1.2.7.2 Isoform pattern of poly phenol oxidase (PPO)
The results showed that plants treated with Pf1 and Bacillus EPCO16 showed three isoform viz., PPO1, PPO2 and PPO3. The other treatments viz., Copper sulphate and Lemon grass oil showed two isoforms viz., PPO1 and PPO2. The result indicated that the expression of PPO3 poly phenol oxidase in physic nut plants may be due to the treatment with Pf1 and Bacillus EPCO16 which expressed additional poly phenol oxidase activity. The other treatments including control revealed only one isoform with less intensity (Figure 2B).

2. Discussion
2.1 Induction of defense mechanism in plants
2.1.1 Phenylalanine ammonia lyase (PAL)
Early induction of PAL is very important as the biosynthesis of lignin originate from L-phenylalanine. General phenylpropanoid metabolism is defined as the sequence of reactions involved in the conversion of L-phenylalanine to activated cinnamic acids. The first enzyme of this path way is PAL that catalyzes the trans elimination of ammonia from L-phenylalanine to form trans cinnamic acid which in turn enters different biosynthetic path ways leading to lignin. Similarly studies in cucumber revealed that PAL is a key enzyme in the production of phenolic and phytoalexin. Systemic increase in the PAL activity upon treatment with PGPR has been reported in several crops including pigeon pea and rice (Meena et al., 2000). Induction of PAL by fluorescent pseudomonads was reported in cucumber against P. aphanidermatum (Chen et al., 2000), Tomato against F. oxysporum f.sp. lycopersici (Ramamoorthy et al., 2002) and in mango against C. gloeosporioides (Vivekanadhan et al., 2004). Present study showed that PAL activity was gradually increased in physic nut leaves and following treatments with P. fluorescens, Bacillus EPCO16, Copper sulphate and Lemon grass oil reached maximum level at 5th day after treatment when compared to control. The enzyme activity subsequently declined. Among them, Pf1 recorded maximum PAL activity (22.303 n mol of transcinnamic acid min-1g-1 of fresh tissue) followed by Bacillus EPCO16 (21.030 n mol of transcinnamic acid min-1g-1 of fresh tissue).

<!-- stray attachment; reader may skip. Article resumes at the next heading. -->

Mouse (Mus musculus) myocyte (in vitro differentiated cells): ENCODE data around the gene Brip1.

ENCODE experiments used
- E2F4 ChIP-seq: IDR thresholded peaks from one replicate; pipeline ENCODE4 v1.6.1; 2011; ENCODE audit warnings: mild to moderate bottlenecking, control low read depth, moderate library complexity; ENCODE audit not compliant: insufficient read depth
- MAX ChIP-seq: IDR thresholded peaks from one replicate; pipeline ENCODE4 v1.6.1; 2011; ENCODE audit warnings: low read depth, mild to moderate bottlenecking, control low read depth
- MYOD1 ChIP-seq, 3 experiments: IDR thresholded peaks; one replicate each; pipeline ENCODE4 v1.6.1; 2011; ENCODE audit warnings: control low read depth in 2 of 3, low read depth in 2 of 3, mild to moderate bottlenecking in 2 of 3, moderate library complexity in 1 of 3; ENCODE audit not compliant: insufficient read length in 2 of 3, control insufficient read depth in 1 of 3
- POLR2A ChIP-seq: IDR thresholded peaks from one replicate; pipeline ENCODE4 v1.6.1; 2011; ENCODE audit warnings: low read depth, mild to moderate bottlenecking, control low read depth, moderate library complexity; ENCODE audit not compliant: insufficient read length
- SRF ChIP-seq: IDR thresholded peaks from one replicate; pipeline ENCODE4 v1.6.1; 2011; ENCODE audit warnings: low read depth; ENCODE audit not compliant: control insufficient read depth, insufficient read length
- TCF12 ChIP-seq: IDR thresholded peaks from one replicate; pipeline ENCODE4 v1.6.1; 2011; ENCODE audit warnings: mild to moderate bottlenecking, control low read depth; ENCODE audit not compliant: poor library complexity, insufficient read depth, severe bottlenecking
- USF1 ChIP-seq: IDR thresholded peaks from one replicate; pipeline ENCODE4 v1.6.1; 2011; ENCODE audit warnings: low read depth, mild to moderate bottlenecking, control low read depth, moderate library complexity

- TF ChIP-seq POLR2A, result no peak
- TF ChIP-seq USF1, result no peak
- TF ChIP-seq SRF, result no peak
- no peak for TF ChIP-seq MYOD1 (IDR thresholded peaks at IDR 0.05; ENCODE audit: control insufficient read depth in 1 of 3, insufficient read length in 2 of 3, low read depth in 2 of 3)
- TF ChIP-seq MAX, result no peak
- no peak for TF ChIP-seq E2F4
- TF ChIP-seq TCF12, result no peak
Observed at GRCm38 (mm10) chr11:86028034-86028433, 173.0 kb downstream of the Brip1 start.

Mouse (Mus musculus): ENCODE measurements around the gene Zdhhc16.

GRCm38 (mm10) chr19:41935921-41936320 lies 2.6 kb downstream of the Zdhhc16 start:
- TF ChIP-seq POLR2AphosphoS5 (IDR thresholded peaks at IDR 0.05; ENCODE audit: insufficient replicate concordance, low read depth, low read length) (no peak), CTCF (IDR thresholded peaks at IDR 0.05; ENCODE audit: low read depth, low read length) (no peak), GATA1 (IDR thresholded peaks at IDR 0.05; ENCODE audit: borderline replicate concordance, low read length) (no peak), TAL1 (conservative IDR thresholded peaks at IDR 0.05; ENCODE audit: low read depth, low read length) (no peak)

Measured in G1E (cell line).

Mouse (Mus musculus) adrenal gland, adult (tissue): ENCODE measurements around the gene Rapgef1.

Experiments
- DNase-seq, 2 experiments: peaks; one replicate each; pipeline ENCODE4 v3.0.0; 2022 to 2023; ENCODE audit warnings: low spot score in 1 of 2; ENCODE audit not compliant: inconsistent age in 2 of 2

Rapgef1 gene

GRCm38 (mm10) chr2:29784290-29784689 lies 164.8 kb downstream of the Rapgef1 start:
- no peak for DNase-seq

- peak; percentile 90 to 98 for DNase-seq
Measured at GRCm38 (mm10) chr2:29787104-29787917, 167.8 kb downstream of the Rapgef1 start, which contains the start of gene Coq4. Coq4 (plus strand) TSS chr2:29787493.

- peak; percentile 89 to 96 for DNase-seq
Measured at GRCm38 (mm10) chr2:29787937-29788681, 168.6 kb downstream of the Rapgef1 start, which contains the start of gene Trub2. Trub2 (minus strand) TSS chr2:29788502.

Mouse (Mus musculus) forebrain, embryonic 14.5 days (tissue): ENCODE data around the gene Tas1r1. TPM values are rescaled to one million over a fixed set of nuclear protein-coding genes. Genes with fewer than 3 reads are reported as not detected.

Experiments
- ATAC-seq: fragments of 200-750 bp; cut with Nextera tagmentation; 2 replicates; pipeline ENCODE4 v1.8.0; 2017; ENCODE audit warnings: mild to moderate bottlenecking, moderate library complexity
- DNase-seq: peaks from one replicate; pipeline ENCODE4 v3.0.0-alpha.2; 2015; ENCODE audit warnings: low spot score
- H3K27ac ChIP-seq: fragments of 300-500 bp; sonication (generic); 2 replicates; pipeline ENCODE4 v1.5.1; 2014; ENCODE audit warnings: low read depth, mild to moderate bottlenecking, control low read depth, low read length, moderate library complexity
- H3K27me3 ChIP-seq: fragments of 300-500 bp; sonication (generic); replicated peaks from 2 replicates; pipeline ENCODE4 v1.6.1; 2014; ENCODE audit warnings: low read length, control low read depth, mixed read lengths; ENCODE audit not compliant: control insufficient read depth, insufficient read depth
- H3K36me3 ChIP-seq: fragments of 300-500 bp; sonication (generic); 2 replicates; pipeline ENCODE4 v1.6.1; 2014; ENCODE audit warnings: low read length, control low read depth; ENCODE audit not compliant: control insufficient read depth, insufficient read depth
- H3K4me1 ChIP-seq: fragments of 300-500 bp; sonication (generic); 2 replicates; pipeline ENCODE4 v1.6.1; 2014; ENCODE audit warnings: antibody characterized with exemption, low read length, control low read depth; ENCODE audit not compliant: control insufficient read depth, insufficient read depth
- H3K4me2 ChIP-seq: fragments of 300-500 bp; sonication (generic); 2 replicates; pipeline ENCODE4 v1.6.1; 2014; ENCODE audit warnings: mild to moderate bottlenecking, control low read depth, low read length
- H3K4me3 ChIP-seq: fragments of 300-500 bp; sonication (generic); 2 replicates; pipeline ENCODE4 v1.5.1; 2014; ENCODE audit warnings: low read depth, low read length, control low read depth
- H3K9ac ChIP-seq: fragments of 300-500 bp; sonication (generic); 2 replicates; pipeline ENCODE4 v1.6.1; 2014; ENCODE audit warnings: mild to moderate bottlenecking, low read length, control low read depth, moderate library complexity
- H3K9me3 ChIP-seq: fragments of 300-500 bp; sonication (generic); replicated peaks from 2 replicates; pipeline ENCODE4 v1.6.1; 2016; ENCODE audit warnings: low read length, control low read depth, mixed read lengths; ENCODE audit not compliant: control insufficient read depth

2.1.2 Peroxidase (PO)
The present study results are supported by several authors including peroxidase is involved in lignification leading to disease resistance. Polymerization of cinnamyl alcohols to lignin is catabolised by PO. For lignifications specific cell wall peroxidases are thought to be required to generate H2O2 and monolignol radicals. Constabel et al. (1998) proved that PO could be induced upon induction by Jasmonic acid. The bacteria and the pathogens induced one acidic peroxidase isozyme in the roots. Two other isozymes induced by the pathogen were not found to be induced by PGPR (Chen et al., 2000). Karthikeyan et al. (2009) reported that soil and foliar application of P. fluorescens (Pf1) induced the accumulation of phenolics and enhanced the activities of peroxidase, phenylalanine ammonia lyase and polyphenol oxidase in black gram against Urdbean leaf crinkle virus (ULCV) in blackgram. New isoforms of peroxidase and polyphenol oxidase were also induced by the treatment.